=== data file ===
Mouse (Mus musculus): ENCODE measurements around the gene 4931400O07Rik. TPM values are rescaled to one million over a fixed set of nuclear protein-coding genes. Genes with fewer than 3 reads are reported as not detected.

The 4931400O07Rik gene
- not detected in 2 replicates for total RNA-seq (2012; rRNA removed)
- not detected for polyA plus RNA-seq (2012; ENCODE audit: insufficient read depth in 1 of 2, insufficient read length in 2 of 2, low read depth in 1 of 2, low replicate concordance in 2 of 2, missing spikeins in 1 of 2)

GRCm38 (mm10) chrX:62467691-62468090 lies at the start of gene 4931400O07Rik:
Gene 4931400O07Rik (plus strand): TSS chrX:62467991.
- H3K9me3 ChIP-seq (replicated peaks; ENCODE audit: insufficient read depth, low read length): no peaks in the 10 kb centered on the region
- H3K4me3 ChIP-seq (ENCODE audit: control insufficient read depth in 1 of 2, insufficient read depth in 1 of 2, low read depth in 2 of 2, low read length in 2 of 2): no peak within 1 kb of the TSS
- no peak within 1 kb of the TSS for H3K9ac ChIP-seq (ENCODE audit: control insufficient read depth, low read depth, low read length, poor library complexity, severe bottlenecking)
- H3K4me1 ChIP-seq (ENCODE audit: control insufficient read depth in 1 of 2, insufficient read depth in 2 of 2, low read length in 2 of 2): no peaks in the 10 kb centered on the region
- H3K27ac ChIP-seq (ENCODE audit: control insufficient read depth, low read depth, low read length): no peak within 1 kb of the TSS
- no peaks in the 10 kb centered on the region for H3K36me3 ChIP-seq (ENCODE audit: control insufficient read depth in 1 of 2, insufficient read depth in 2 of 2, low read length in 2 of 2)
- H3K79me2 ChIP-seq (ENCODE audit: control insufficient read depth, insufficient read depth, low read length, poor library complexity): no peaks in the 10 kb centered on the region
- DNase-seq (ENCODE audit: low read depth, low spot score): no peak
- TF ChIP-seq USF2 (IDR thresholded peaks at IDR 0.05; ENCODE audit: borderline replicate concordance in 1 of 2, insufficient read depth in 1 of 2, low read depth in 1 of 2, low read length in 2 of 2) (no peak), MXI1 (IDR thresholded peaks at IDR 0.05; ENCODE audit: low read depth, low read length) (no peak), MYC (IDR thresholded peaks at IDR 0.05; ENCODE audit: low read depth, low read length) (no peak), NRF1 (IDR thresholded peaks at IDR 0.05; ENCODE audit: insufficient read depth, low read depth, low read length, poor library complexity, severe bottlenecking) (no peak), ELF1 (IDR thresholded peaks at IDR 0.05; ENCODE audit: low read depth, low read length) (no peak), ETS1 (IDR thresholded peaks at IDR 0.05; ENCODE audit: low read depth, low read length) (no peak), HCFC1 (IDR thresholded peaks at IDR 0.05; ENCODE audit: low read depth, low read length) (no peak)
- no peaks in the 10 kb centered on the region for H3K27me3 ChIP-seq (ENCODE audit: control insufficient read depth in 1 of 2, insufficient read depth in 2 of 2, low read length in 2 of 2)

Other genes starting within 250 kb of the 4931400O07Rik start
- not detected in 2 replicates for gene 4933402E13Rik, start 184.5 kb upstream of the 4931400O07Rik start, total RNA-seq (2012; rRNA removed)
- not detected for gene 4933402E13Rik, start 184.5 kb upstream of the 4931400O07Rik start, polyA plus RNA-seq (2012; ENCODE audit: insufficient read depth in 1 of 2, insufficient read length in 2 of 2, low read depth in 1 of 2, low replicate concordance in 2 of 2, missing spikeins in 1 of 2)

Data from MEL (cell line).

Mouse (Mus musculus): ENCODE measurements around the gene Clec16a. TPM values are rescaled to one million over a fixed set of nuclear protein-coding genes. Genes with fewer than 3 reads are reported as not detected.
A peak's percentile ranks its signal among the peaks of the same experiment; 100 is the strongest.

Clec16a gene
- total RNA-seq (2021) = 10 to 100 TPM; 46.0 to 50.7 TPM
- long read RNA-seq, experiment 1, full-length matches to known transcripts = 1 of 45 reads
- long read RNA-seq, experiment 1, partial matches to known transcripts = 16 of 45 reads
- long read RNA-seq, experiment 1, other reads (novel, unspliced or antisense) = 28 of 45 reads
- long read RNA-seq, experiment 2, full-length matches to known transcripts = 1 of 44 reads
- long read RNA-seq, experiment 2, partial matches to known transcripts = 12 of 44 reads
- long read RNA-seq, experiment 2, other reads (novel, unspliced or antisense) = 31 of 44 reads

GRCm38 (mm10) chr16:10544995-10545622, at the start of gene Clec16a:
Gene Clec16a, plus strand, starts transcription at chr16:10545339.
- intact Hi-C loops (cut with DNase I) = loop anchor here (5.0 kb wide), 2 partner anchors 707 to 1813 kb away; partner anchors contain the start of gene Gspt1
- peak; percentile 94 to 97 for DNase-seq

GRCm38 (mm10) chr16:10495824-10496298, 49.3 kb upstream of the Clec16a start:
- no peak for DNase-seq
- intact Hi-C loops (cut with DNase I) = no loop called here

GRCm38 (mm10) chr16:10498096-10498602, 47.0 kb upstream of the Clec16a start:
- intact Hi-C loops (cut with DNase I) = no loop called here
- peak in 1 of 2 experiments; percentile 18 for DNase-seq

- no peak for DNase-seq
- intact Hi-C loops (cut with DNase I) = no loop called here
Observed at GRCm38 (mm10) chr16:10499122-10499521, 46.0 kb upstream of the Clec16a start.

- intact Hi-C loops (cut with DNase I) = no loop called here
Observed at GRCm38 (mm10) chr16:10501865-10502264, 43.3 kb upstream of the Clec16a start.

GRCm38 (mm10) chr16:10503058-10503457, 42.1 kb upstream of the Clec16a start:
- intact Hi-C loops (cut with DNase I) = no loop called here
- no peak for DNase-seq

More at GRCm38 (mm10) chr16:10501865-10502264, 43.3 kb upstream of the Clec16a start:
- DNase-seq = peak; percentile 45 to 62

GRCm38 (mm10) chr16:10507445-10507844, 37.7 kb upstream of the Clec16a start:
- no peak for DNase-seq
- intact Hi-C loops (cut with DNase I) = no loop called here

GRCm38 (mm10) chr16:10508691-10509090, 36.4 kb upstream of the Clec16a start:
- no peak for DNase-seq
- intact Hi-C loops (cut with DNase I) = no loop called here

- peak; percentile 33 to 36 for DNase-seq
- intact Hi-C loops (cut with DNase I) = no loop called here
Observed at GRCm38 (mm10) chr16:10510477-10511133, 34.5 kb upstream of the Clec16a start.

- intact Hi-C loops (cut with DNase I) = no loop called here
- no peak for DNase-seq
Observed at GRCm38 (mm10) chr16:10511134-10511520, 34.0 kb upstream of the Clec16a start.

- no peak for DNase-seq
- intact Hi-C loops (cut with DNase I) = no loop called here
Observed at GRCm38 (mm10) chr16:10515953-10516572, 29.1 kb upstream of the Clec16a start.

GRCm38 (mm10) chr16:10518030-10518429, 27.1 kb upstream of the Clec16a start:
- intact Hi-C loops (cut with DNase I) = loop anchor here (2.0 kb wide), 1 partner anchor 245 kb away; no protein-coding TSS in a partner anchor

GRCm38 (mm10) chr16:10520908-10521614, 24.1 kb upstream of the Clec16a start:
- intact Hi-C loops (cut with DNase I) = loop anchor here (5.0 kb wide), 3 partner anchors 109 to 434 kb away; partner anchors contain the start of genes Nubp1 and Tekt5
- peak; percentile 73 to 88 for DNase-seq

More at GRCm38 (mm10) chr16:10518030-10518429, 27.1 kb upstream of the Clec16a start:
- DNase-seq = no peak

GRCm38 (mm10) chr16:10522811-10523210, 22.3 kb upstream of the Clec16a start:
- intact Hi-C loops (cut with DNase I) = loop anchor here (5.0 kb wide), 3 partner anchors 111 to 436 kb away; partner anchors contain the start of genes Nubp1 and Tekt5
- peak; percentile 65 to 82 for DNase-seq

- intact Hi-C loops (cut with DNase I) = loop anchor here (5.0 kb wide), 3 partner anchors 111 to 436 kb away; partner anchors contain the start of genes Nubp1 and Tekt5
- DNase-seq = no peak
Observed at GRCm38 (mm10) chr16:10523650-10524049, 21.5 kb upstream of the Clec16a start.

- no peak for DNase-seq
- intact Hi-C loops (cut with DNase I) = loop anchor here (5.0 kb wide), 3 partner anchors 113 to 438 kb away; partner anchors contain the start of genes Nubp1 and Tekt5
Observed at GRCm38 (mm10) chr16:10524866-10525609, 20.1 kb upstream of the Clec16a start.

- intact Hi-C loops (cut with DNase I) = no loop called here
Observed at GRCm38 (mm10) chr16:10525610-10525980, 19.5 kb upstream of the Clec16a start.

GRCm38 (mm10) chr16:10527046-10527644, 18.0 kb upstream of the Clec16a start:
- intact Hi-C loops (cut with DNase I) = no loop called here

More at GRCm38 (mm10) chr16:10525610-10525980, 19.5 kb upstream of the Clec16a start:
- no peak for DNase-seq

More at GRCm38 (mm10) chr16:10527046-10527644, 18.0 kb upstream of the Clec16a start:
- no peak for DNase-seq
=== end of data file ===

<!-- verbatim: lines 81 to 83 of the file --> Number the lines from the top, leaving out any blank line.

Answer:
Observed at GRCm38 (mm10) chr16:10524866-10525609, 20.1 kb upstream of the Clec16a start.

- intact Hi-C loops (cut with DNase I) = no loop called here
Observed at GRCm38 (mm10) chr16:10525610-10525980, 19.5 kb upstream of the Clec16a start.